I had a long conversation with a friend of mine who knows a lot about these matters (because he’s a professional, of course), and in particular we moved from his concerns about the approach to bullying that schools are taking to cultural abhorrence (my word, not his) that we give to the concept of shame. He noted that in his professional life part of what he ends up doing is essentially emphathizing with his clients so much that he absorbs their shame.
Shame, in this configuration, is an emotion that is more primal than fear. It’s an emotion that often causes people to simply be unable to respond to others in their lives, or at least to do so in productive, loving ways. It’s triggered by acts that the person feels are so repulsive that they cannot think of them,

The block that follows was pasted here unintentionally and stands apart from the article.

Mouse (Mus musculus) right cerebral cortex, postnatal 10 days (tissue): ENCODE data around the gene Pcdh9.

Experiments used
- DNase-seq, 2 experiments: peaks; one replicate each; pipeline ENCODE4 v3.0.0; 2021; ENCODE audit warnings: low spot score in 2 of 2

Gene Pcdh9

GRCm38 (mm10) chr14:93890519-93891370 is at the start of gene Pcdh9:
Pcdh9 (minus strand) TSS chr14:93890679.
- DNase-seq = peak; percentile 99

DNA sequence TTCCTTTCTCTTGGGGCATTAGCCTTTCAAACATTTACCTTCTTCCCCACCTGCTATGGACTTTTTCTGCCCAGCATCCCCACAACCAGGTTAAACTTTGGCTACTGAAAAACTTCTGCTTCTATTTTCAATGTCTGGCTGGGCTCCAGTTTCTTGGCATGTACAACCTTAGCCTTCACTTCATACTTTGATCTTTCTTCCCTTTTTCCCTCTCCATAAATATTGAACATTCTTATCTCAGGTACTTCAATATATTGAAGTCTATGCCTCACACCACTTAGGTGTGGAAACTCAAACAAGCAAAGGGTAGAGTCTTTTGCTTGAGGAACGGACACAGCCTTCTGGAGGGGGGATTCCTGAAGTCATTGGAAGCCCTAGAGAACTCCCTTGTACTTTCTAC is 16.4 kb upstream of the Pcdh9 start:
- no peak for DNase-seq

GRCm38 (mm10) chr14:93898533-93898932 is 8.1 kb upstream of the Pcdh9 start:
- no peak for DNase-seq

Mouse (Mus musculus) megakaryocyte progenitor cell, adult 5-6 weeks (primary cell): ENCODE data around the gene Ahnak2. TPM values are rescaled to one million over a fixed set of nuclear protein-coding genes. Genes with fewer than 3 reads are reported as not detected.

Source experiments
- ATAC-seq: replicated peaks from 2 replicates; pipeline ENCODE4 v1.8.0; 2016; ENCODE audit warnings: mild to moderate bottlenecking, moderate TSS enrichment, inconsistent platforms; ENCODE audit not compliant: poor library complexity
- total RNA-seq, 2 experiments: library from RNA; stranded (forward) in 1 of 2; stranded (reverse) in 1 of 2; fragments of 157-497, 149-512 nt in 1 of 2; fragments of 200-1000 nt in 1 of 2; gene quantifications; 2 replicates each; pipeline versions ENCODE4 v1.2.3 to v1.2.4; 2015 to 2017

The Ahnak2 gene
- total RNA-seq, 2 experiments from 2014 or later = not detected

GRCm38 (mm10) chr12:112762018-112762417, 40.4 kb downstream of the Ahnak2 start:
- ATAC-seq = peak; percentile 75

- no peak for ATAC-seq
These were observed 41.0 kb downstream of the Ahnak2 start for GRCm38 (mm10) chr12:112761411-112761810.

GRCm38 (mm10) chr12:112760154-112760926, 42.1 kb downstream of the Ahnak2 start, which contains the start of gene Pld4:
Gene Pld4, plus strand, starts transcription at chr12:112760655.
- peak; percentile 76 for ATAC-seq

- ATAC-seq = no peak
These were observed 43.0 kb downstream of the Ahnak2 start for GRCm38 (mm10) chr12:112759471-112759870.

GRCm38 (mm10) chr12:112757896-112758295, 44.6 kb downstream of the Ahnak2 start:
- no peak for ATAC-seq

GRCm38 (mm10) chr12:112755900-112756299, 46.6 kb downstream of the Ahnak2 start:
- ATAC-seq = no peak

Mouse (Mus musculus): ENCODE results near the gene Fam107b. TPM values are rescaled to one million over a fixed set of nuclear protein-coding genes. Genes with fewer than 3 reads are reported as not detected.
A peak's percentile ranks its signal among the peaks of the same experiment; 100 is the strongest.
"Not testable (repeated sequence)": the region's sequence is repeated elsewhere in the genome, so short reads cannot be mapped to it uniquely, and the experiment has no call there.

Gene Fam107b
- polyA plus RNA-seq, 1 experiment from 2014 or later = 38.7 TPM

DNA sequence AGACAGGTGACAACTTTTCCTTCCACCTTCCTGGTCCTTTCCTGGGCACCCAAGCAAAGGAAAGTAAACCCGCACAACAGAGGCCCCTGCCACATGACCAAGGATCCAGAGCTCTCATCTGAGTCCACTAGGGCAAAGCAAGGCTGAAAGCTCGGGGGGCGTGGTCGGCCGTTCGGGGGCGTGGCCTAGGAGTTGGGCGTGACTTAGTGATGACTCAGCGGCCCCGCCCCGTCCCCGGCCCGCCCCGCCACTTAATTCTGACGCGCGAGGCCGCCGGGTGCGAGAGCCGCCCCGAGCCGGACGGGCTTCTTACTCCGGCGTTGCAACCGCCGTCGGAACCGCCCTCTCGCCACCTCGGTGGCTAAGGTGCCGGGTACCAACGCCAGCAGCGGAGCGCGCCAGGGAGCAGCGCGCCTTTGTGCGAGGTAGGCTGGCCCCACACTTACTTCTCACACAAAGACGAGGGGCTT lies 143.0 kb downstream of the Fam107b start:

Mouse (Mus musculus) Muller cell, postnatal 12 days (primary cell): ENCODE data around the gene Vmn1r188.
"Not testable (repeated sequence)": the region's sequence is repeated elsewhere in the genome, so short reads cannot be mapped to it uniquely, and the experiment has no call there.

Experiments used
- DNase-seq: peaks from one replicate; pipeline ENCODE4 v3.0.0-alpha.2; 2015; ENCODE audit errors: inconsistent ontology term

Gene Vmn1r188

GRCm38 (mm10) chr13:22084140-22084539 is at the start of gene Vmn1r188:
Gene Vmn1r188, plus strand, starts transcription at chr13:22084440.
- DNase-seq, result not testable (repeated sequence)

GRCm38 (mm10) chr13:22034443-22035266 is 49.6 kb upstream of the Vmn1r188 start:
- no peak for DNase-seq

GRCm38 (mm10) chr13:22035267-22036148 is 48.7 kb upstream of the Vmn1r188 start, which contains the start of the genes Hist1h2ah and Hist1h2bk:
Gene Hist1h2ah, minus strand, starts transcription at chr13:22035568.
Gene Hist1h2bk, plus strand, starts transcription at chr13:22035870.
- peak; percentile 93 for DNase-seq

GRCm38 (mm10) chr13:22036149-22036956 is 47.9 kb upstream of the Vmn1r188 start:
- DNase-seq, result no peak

and in our culture those acts might even seem trivial to others. For instance, eating a Twinkie might trigger shame in someone, an emotion so deep that their response might be to eat more Twinkies.
So, methinks, if the Ancient is a stand-in or cypher for some kind of primal force that sci-fi and technoculture in general feels in opposition to (or provides opposition), then shame needs to be a motivating force that I address – in all its manifestations (duty, cultural enforcement, and so on)…
The rational world offered by the Enlightenment did nothing to alleviate shame, and some of our Western responses perhaps have made it more difficult to absolve ourselves of.